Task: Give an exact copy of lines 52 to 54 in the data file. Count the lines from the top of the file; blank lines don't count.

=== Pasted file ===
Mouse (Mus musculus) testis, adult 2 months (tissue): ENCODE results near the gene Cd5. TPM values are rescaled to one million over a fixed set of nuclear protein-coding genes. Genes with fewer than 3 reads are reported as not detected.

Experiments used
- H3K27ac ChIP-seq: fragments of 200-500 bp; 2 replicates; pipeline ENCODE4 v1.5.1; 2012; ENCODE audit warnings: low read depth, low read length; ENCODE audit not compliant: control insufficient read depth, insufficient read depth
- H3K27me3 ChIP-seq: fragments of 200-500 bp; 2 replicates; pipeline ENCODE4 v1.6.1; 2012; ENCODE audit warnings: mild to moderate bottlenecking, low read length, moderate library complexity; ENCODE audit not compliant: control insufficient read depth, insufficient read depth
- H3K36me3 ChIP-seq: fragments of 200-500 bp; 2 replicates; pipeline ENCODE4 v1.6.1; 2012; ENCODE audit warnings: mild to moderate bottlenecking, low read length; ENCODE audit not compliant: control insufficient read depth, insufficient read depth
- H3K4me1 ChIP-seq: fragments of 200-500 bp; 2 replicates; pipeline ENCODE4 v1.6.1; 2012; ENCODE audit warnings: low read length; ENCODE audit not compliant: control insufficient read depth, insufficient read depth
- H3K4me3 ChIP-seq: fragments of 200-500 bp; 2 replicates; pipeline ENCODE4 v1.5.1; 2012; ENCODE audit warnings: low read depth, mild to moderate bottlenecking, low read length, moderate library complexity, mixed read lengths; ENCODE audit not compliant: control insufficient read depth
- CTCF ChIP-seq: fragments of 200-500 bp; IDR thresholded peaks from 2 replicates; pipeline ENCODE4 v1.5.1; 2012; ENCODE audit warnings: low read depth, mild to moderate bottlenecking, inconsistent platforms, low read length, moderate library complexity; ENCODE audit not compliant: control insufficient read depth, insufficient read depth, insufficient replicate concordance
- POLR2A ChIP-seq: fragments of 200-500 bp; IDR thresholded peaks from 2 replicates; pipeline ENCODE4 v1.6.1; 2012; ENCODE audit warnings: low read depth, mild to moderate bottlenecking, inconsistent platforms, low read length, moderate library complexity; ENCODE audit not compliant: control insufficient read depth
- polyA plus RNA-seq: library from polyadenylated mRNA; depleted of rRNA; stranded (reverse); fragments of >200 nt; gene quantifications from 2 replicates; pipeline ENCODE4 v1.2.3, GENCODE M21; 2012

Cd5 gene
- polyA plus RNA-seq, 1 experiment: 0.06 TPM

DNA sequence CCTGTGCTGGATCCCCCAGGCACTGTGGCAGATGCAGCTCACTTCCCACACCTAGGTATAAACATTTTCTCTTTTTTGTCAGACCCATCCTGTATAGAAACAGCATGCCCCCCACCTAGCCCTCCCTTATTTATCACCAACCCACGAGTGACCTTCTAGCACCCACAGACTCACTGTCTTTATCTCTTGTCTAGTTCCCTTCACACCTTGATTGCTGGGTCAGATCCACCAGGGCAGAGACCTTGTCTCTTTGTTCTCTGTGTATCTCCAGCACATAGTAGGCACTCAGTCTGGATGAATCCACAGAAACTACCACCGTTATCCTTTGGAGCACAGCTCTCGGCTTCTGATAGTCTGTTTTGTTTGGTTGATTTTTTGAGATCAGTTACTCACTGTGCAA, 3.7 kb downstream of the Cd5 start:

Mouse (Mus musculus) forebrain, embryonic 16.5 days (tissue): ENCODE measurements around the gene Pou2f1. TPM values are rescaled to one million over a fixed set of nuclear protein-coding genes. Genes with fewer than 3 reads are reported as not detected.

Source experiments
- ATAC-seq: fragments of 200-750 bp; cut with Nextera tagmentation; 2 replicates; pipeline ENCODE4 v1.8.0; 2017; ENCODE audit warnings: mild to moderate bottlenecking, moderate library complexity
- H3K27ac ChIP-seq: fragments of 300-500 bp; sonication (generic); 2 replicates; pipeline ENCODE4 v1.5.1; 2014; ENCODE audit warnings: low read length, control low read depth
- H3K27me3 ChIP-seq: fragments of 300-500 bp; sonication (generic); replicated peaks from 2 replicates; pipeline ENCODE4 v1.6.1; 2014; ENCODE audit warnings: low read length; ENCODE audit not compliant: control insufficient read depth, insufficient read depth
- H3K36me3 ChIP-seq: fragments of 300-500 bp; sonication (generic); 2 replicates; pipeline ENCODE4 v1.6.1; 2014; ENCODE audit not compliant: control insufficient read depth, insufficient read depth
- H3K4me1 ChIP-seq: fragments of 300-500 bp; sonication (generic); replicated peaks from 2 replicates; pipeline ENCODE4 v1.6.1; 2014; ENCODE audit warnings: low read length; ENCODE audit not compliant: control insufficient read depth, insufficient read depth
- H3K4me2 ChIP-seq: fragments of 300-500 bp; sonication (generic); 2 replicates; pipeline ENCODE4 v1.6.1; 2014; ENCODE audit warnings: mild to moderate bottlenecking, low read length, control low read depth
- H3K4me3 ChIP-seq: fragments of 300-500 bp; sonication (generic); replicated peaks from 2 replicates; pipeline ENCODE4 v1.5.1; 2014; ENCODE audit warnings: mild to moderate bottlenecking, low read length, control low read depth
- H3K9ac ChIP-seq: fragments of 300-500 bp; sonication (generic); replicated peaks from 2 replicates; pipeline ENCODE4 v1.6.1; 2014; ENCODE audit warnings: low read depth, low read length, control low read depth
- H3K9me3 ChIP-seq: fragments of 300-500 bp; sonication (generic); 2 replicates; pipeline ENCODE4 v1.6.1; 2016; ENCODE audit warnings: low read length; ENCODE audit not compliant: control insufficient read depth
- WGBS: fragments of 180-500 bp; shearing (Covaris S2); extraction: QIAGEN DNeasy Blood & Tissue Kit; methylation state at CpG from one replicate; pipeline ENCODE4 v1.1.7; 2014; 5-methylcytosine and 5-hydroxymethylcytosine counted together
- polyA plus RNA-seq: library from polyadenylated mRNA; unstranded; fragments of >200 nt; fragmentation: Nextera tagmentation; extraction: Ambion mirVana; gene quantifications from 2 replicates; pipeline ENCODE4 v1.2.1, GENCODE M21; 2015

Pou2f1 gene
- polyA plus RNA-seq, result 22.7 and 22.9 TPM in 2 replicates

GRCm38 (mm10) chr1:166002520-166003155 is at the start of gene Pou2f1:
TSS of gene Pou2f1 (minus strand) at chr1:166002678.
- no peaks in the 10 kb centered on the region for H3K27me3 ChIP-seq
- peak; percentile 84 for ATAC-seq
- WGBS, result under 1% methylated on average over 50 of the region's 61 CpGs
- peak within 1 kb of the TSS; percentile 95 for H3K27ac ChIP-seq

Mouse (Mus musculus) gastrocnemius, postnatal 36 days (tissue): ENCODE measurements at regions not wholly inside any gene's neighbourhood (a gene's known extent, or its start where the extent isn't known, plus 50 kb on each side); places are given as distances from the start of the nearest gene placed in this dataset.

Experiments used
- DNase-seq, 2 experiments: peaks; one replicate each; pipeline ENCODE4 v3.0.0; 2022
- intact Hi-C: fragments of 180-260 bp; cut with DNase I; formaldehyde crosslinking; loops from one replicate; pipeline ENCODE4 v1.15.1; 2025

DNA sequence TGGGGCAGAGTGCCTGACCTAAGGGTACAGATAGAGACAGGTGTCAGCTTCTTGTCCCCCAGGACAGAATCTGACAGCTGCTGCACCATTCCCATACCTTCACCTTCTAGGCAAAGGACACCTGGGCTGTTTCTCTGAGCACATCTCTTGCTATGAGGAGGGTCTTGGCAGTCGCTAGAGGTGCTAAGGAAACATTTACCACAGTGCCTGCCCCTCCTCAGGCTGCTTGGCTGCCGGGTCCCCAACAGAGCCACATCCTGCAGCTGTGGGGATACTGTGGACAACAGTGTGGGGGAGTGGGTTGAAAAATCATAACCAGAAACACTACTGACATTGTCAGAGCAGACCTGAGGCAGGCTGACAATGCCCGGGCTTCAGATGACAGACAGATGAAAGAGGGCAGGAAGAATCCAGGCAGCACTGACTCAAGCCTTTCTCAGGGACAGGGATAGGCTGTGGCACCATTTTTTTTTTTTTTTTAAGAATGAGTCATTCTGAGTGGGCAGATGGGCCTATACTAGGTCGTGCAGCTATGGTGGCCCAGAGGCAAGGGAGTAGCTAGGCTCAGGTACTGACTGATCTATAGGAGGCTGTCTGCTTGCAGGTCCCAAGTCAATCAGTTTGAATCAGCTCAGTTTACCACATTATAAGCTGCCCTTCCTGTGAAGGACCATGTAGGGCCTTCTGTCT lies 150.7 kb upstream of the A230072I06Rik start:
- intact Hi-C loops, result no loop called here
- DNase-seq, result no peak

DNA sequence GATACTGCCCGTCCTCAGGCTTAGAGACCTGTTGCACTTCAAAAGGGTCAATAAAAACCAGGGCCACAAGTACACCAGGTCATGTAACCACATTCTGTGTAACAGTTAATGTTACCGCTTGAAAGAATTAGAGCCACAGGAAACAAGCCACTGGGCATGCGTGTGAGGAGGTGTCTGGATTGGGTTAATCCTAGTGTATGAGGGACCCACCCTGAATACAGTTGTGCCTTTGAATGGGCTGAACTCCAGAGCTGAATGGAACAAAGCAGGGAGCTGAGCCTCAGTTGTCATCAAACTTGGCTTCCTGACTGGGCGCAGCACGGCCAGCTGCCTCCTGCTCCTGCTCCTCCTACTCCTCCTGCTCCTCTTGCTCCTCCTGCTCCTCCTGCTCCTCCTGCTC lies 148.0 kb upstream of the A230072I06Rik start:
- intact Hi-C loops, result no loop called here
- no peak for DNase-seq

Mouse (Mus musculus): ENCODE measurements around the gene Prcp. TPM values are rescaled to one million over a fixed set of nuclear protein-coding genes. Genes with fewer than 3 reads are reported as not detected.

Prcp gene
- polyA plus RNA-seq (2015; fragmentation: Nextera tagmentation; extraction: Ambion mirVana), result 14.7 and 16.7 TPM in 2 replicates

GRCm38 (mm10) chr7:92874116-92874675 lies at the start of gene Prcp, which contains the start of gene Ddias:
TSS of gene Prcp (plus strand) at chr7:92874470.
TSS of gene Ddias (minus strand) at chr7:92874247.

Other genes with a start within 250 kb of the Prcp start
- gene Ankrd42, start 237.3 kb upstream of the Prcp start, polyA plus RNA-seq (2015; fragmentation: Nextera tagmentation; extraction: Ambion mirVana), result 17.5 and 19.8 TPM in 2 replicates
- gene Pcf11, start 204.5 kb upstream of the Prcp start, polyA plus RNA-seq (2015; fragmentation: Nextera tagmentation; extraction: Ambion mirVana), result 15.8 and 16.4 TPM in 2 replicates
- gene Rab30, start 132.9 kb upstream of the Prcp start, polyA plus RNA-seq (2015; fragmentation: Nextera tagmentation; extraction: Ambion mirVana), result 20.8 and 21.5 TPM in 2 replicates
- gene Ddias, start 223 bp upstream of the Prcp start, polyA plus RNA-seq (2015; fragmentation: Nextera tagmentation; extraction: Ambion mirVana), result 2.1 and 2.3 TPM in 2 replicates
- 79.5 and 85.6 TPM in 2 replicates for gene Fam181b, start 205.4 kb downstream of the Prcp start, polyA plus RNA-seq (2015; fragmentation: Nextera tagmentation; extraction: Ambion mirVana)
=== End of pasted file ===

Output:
- gene Ankrd42, start 237.3 kb upstream of the Prcp start, polyA plus RNA-seq (2015; fragmentation: Nextera tagmentation; extraction: Ambion mirVana), result 17.5 and 19.8 TPM in 2 replicates
- gene Pcf11, start 204.5 kb upstream of the Prcp start, polyA plus RNA-seq (2015; fragmentation: Nextera tagmentation; extraction: Ambion mirVana), result 15.8 and 16.4 TPM in 2 replicates
- gene Rab30, start 132.9 kb upstream of the Prcp start, polyA plus RNA-seq (2015; fragmentation: Nextera tagmentation; extraction: Ambion mirVana), result 20.8 and 21.5 TPM in 2 replicates